Universal Credit CRUNCHED: Dole handouts IT system to be rebuilt
New boss says only good chunks will be rescued from £500m project
The man brought in to steer the government's crisis-hit one-dole-to-rule-them-all IT system has admitted that the Department for Work and Pension's Universal Credit project has been poorly managed and needs to be completely overhauled.
Howard Shiplee was hired by Work and Pensions Secretary of State Iain Duncan Smith in May this year. He had previously been in charge of building the Olympics Park and was a replacement for UC boss Philip Langsdale who died last December.
"It’s clear to me there were examples of poor project management in the past, a lack of transparency where the focus was too much on what was going well and not enough on what wasn’t and with suppliers not managed as they should have been,” Shiplee said in an article in the Daily Telegraph that preempts the release of what is expected to be a scathing National Audit Office report that's due out tomorrow.
In July, Shiplee revealed to MPs that he had in fact parked the Universal Credit project for 100 days to allow him to "reflect on where we've got to and start to look at the entire and total plan going forward".
At that point it had become clear - despite ministerial denials - that Whitehall's plans for reforming its welfare system at Jobcentres around the country were not only beset with problems but also facing big delays.
Shiplee added that Duncan Smith had "reset" the entire UC programme after the project was flagged up by the Major Projects Authority as being at high risk of not being completed on time.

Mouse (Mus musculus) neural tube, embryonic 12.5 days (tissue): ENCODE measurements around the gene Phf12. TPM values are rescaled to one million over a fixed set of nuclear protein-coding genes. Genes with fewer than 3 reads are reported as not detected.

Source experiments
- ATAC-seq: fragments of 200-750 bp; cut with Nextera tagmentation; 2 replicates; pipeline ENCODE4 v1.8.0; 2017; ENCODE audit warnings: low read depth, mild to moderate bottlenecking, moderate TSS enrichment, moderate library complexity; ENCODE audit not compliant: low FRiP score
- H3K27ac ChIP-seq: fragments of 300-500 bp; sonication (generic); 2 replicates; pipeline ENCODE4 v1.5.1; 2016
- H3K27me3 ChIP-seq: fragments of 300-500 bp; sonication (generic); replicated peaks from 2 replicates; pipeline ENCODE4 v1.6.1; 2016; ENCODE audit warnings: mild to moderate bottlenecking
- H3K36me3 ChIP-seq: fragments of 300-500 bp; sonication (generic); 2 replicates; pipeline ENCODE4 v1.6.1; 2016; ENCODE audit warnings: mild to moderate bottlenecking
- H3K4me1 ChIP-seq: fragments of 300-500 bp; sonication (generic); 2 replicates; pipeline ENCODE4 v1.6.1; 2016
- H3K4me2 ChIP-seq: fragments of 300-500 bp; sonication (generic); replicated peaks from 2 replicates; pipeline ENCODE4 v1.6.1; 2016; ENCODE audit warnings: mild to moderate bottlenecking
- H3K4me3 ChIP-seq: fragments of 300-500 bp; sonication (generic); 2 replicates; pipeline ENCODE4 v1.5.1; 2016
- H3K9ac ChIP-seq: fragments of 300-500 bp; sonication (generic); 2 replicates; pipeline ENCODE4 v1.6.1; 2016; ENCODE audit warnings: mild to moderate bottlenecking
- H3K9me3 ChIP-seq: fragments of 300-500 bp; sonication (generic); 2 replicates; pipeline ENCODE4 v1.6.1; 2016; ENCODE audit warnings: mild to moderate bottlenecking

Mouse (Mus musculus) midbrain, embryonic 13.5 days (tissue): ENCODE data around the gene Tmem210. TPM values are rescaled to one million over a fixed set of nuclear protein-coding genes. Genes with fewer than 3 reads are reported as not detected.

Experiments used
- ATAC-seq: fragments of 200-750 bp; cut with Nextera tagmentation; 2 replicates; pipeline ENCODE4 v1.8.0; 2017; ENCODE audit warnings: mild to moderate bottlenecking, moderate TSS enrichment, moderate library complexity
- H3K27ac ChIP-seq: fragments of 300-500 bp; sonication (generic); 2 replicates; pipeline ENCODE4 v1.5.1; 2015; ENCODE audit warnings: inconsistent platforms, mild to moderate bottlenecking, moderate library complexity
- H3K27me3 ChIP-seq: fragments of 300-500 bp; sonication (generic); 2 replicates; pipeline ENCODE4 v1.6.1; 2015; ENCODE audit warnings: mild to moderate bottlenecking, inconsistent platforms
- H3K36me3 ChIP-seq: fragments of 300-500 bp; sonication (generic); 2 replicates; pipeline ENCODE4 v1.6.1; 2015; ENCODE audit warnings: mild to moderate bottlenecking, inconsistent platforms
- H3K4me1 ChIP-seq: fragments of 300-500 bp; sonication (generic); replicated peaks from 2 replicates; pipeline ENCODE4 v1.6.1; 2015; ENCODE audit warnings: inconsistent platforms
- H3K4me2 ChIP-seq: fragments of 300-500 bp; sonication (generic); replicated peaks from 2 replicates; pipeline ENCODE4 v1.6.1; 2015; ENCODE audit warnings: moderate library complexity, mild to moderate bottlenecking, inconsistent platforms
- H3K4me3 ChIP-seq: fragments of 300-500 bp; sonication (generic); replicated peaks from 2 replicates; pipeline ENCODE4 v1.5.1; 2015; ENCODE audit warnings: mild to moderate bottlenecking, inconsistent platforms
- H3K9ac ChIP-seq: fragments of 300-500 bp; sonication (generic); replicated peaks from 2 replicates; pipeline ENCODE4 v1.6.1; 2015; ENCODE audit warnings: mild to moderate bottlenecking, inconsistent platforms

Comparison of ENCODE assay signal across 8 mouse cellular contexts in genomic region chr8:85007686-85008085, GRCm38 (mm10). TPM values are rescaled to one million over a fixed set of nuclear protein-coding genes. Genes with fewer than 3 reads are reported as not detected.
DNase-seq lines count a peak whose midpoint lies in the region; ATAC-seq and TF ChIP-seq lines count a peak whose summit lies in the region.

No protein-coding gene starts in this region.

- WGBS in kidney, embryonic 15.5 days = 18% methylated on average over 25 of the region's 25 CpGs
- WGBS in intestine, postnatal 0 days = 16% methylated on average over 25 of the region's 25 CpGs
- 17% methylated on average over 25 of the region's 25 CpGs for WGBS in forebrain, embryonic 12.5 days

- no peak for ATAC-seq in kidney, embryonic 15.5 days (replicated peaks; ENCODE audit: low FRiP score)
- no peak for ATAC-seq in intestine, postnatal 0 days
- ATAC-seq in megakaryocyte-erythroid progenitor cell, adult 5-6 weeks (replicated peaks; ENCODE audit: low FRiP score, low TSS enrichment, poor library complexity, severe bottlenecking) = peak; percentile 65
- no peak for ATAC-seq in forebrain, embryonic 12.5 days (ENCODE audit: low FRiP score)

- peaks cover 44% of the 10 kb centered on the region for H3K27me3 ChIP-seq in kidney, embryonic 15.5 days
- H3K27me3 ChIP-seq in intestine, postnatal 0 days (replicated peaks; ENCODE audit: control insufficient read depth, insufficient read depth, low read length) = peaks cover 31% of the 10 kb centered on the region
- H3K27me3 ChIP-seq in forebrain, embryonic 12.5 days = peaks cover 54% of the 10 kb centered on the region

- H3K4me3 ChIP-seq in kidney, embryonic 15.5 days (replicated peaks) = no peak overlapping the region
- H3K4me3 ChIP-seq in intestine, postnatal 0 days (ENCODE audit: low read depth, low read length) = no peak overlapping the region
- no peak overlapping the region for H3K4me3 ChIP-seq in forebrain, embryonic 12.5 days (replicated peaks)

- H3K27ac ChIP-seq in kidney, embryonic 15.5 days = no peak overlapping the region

The MPA was headed up by David Pitchford – the penny-pinching Oz who was later parachuted in to oversee the loathed Universal Credit project, following the sudden death of Langsdale.
By March this year - just a month after Pitchford had taken up office at the DWP - then-UC project director Hilary Reynolds announced her surprise intention to leave the programme within days of Duncan Smith's department denying - once again - that the project was suffering from major IT management problems.
By July, the crisis appeared to deepen further when Pitchford resigned.
Shiplee claimed on Tuesday that he was "confident" that "we are now back on course and the challenges are being handled."
The Register revealed in the summer that the IT system built for Universal Credit was so flawed that skilled staff working on a pilot scheme had been forced to enter data by hand.
At the time, the DWP told us its plans hadn't changed.
But Shiplee has now said:
Through new processes and people, we have strengthened all the basics of sound project management – governance, leadership and financial management. This includes establishing a clear plan for delivery and introducing more independent oversight, so the big challenges are tackled not sidestepped.
Shiplee was keen to stress that Universal Credit was not "just about IT".
"That's a big mistake," he said. "This is about changing the way we do business – and changing people's behaviour by ensuring there is always an incentive to be in work. So while the enhanced IT option – which will help us deliver this change – is being finalised, we will press ahead with rolling out the cultural elements of Universal Credit to support this transformation."
The DWP is now working with the Government Digital Service team "to explore an enhanced IT programme that would offer more flexibility and security to benefit claimants," Shiplee said.
And here's the big change: Duncan Smith's department isn't completely scrapping the £500m Universal Credit IT system, apparently, but instead is taking "the best of the existing system" and adding improvements with support from the GDS.
It's unclear how much taxpayer money has been lost as a result of the botched implementation of Universal Credit.
Perhaps the government's spending watchdog will reveal more tomorrow about how much cash has been wasted to date.
In July, the DWP confessed that only six Jobcentres would be equipped with the new dole system come October this year. A national rollout of Universal Credit was due to go fully live by the autumn, but rounds of testing that should have kicked off in April failed to happen.
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